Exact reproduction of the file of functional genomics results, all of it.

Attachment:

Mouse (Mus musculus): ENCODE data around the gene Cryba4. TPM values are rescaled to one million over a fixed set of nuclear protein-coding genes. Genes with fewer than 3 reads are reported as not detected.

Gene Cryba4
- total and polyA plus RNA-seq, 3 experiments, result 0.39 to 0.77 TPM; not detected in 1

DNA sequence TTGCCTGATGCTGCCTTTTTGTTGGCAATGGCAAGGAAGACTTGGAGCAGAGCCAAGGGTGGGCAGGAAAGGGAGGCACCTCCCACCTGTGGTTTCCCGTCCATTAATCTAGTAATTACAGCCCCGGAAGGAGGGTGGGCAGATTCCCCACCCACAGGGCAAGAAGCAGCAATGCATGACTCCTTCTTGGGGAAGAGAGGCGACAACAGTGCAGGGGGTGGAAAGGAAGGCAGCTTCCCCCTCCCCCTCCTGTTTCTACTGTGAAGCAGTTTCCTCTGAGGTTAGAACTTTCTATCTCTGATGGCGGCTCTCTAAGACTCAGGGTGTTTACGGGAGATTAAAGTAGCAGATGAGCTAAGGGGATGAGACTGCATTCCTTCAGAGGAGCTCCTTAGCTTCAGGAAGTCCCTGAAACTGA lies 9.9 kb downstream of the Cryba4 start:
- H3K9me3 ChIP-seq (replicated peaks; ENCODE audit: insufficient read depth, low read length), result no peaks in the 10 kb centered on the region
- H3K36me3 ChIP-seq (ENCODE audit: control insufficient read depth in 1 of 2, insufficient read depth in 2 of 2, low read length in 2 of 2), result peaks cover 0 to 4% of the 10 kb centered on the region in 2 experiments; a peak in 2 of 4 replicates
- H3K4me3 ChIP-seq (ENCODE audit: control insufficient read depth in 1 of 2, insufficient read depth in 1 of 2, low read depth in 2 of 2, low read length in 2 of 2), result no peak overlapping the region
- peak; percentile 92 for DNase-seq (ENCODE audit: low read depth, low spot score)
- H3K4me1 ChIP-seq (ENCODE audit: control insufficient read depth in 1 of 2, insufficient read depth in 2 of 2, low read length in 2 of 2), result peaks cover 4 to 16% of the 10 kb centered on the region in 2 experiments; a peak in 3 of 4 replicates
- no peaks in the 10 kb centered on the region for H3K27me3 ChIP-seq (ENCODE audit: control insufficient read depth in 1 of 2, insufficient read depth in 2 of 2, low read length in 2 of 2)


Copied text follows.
Mouse (Mus musculus): ENCODE data around the gene Cryba4. TPM values are rescaled to one million over a fixed set of nuclear protein-coding genes. Genes with fewer than 3 reads are reported as not detected.

Gene Cryba4
- total and polyA plus RNA-seq, 3 experiments, result 0.39 to 0.77 TPM; not detected in 1

DNA sequence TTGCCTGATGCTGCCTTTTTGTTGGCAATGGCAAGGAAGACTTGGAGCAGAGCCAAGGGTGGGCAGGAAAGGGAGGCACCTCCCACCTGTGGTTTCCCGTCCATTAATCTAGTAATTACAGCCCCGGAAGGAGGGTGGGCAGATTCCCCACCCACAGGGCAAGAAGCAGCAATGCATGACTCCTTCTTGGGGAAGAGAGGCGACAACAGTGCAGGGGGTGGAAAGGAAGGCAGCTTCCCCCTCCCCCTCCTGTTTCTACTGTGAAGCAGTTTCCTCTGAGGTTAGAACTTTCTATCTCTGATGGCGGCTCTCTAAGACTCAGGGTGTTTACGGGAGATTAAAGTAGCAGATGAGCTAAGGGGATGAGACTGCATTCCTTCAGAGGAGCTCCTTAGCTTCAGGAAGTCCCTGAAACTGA lies 9.9 kb downstream of the Cryba4 start:
- H3K9me3 ChIP-seq (replicated peaks; ENCODE audit: insufficient read depth, low read length), result no peaks in the 10 kb centered on the region
- H3K36me3 ChIP-seq (ENCODE audit: control insufficient read depth in 1 of 2, insufficient read depth in 2 of 2, low read length in 2 of 2), result peaks cover 0 to 4% of the 10 kb centered on the region in 2 experiments; a peak in 2 of 4 replicates
- H3K4me3 ChIP-seq (ENCODE audit: control insufficient read depth in 1 of 2, insufficient read depth in 1 of 2, low read depth in 2 of 2, low read length in 2 of 2), result no peak overlapping the region
- peak; percentile 92 for DNase-seq (ENCODE audit: low read depth, low spot score)
- H3K4me1 ChIP-seq (ENCODE audit: control insufficient read depth in 1 of 2, insufficient read depth in 2 of 2, low read length in 2 of 2), result peaks cover 4 to 16% of the 10 kb centered on the region in 2 experiments; a peak in 3 of 4 replicates
- no peaks in the 10 kb centered on the region for H3K27me3 ChIP-seq (ENCODE audit: control insufficient read depth in 1 of 2, insufficient read depth in 2 of 2, low read length in 2 of 2)